A small grocery chain uses food mileage as an advertising tactic
Roth’s, a tiny (11 store) grocery chain in Oregon’s mid-Willamette Valley, is promoting a “Go Local” campaign that’s interesting in many respects, including its “Support our Northwest food system” slogan and ads:
- “Go Local” products are grown, caught, or produced in Oregon, Washington, Idaho, or Northern California.
- Look for the “Go Local” icon on products in your weekly Roth’s ad. Buying these products will help build a regional food economy, ensuring farms in our community [sic] and protecting our food security for years to come.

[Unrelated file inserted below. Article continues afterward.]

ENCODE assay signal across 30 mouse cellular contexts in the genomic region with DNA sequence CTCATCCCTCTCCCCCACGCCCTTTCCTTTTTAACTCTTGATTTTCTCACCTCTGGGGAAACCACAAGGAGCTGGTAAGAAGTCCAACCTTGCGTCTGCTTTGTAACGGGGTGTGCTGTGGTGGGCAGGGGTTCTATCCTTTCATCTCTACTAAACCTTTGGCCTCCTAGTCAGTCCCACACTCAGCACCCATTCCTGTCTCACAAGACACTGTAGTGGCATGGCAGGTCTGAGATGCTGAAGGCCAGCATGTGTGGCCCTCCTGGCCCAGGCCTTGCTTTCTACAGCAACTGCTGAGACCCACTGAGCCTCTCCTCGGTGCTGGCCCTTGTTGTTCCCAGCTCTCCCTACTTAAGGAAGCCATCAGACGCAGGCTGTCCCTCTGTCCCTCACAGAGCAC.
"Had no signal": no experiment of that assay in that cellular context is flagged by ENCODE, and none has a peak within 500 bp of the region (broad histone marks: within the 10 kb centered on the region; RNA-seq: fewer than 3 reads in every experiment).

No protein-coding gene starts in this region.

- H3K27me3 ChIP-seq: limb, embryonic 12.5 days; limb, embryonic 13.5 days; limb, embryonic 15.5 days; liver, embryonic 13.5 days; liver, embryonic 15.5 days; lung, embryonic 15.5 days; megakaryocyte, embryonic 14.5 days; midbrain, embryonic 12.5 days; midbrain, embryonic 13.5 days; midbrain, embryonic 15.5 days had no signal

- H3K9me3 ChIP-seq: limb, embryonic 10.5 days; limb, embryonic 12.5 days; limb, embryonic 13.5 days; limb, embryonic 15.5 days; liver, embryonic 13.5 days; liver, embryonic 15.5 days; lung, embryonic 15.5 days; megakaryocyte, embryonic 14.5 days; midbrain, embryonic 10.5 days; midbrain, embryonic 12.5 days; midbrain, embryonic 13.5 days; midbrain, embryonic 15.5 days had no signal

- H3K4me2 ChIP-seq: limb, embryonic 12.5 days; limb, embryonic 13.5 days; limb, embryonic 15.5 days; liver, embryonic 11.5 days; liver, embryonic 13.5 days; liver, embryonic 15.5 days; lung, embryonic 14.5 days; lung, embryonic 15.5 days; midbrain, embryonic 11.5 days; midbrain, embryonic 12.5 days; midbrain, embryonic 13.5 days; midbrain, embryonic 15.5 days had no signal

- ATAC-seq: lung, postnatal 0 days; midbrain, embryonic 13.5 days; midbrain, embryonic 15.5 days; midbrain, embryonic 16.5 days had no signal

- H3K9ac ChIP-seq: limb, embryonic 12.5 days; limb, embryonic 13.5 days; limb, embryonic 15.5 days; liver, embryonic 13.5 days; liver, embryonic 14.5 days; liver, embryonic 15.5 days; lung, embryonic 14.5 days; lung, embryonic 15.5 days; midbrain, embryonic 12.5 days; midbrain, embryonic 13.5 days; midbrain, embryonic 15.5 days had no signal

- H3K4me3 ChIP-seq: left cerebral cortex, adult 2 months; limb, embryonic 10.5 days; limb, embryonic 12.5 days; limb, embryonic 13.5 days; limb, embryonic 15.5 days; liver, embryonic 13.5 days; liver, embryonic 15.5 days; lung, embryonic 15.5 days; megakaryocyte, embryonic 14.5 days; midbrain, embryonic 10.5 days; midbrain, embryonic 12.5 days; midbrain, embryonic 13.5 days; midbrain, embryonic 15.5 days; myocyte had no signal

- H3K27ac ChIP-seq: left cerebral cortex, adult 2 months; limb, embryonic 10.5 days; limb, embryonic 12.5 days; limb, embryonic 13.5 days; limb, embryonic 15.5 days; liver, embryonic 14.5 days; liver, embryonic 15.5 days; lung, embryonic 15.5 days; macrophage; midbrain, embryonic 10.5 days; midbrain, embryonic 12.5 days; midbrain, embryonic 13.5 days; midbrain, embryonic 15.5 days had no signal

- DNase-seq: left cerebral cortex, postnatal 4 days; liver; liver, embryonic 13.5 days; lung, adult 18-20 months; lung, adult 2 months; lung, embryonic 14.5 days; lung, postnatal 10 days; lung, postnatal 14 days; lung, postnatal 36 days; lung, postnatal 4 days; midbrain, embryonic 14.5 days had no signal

- Where does your food come from? If it’s a “Go Local” product from Roth’s, then it comes from right here in the Northwest. If you think about the average distance food has to travel from farm to plate (around 1,500 miles), and think about how it got there (fossil fuels), you might be left wondering about the negative impact it will have on the environment. “Go Local” products are produced locally which in turn helps the environment and helps to support our local food system.
Perhaps even more interesting is that it gives the number of miles the featured foods traveled to reach the Roth’s stores in Salem. A few items of note:
Flav R Pac frozen vegetables and Kettle Chips — no mileage given as they are made “Right here in Salem”
Mallorie’s Milk — 16 miles (also notes NO rBST)
Umpqua ice cream — 134 miles
Elephant garlic — 20 miles
Spinach — 91 miles
Hermiston onions — 236 miles